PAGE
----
Drink-driving: risks and effects

Posted by: Judit

2015-01-14

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Drink-driving: How alcohol affects driving?

Many of the functions that we depend on to drive safely are affected when we drink alcohol - know them!
  • people who have drunk alcohol are usually slower, the reaction time is increased by the influence of alcohol about twice!
  • the brain takes longer to receive messages from the eye
  • processing information becomes more difficult
  • instructions to the body’s muscles are delayed resulting in slower reaction times
  • the eyesight can be deteriorated with even the slightest amount of alcohol. The eye can not adapt quickly enough to distance.
  • the insight is closed, seeing the edge of major characters are ignored
  • you can also experience blurred and double vision, which affects your ability to see things clearly while you are driving.

And you’re more likely to take potentially dangerous risks because you can act on urges you normally repress. Who drinks alcohol does not notice that he does not see properly and it is therefore even more dangerous.

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Sleeping it off?

Researches by road safety found that one in five drivers admit to driving the morning after they drank a lot the night before.

While far fewer people are taking the risk of drink-driving at night, more are getting into their cars in the morning. Many without realising they could still be over the legal limit to drive.

The research suggests people are failing to understand that just because you’ve been to sleep, it doesn’t mean you’re no longer affected by alcohol. It takes a lot longer than most people think for alcohol to pass through the body.

A sober driver also comes in accident situations, but if the driver is under alcohol, this risk increases incredibly:

  • At 0.5 per mill by twice
  • At 0.8 per mill by four times and
  • At 1.5 per mill by 16 times !!!!

How much can I drink and stay under the limit?

There is no fool-proof way of drinking and staying under the limit. The amount of alcohol you would need to drink to be considered over the driving limit varies from person to person.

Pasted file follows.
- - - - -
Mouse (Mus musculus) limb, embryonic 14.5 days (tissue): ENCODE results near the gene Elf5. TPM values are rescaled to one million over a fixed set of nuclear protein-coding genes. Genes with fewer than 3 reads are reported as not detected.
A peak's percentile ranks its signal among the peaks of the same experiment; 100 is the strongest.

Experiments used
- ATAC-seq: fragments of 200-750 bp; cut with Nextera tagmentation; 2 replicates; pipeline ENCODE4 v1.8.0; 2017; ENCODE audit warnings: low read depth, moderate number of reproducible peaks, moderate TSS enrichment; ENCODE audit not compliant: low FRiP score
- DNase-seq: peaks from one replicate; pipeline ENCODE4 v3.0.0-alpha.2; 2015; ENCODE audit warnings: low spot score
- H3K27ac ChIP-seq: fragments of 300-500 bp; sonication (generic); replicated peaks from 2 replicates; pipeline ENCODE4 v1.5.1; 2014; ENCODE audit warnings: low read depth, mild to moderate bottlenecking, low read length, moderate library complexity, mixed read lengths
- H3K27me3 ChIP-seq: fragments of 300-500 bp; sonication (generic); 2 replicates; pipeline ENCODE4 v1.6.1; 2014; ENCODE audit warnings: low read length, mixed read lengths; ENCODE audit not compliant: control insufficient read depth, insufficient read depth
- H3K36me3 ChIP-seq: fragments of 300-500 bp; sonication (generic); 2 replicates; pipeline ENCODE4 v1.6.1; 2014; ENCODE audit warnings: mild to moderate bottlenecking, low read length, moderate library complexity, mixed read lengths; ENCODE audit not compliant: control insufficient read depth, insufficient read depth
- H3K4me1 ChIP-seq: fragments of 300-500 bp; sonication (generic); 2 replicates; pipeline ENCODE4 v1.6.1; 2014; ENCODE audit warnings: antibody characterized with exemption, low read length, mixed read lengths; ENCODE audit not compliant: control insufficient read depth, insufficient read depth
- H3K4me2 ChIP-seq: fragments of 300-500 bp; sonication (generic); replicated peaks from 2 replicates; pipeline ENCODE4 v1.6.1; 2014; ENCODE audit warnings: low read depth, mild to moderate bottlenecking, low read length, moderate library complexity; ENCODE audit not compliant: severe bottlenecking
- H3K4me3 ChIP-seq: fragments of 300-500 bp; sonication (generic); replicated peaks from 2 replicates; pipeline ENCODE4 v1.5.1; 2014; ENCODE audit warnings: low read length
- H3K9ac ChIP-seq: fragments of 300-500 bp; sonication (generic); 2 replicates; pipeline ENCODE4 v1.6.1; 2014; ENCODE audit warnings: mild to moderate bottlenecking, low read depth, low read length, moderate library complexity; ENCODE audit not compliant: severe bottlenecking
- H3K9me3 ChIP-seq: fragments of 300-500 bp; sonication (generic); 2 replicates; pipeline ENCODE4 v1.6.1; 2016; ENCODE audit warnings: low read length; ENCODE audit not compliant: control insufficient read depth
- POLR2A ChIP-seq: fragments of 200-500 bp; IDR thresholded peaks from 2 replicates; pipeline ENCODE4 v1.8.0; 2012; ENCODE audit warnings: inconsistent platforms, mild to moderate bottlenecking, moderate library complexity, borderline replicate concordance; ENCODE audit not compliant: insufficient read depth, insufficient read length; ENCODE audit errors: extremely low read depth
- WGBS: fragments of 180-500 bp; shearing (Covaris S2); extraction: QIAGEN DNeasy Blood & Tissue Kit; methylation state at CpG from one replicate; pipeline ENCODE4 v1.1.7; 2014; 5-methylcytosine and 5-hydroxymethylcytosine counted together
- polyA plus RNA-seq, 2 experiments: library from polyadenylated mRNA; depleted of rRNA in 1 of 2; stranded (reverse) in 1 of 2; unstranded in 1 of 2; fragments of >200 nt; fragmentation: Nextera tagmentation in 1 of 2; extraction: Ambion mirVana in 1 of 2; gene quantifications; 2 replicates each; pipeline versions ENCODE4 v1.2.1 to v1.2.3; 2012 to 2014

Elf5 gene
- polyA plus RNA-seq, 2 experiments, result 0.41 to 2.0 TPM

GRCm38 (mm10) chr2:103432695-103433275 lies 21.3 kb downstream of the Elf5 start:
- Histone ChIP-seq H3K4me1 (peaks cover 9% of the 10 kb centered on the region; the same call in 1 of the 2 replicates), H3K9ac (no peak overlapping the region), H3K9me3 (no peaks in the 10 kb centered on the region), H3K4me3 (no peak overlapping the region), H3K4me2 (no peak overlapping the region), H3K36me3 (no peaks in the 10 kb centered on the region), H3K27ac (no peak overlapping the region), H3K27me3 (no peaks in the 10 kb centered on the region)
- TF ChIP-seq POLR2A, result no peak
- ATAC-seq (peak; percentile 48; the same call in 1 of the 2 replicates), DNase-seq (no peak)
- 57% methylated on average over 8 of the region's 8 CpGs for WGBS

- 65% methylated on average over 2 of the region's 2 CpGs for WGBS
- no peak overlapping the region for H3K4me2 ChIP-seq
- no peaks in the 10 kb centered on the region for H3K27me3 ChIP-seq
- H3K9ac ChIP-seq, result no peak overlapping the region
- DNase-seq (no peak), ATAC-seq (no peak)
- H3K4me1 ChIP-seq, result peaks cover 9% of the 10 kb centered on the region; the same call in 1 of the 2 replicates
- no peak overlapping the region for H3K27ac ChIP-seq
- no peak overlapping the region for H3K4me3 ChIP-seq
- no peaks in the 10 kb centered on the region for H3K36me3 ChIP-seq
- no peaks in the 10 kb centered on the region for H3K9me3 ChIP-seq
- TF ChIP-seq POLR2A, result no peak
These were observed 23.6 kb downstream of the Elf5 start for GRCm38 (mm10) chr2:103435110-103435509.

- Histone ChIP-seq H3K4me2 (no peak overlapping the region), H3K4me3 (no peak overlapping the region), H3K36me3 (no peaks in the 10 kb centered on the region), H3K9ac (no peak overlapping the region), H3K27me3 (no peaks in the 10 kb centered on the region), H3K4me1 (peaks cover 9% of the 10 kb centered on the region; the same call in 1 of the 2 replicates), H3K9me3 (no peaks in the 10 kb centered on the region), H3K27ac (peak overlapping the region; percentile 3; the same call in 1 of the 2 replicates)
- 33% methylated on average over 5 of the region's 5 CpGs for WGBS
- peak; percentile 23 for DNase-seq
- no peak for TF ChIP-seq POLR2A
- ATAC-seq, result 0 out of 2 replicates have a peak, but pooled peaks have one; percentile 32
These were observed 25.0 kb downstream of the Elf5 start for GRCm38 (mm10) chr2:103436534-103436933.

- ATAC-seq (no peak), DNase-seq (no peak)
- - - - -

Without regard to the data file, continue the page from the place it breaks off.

It depends on:

  • your weight
  • your gender (men tend to process alcohol faster than women)
  • your metabolism
  • the type and amount you’re drinking
  • your current stress levels
  • whether you’ve eaten recently
  • age (younger people tend to process alcohol more slowly)

Even small amounts of alcohol can affect your ability to drive so the only safe advice is to avoid any alcohol if you are driving.

Within 1 hour a healthy liver can proceed every 10 kg of body weight 1 gram of alcohol. With a weight of 50kg it can be 5g, alcohol and 8g alcohol can be cleaned in a body weight of 80 kg within one hour.

To assess this time how fast the alcohol can be processed in your body, you need to know the alcohol content of the beverage.

alcohol levels

  • 1 dl beer 4g
  • 1 dl wine 8g
  • 1 dl champagne 8g
  • 1 dl vermouth 13 g
  • 1/2 dl burnt alcohol (konyak, brandy, whiskey, etc) 16 g

You can’t speed up the process!

There’s a mixture of mechanisms at work when your body processes alcohol, mainly enzymes in your liver doing their job of breaking down alcohol. This process can take longer if your liver is damaged or not working normally. There’s nothing you can do to speed up the rate alcohol leaves your system.

Having a cup of coffee or a cold shower won’t do anything at all to get rid of the alcohol. They may make you feel slightly different, but they haven’t eliminated the alcohol in any way.

Before you sit behind the wheel, think of the risks you take while drink-driving!

We wish you a safe, accident-free driving!

 

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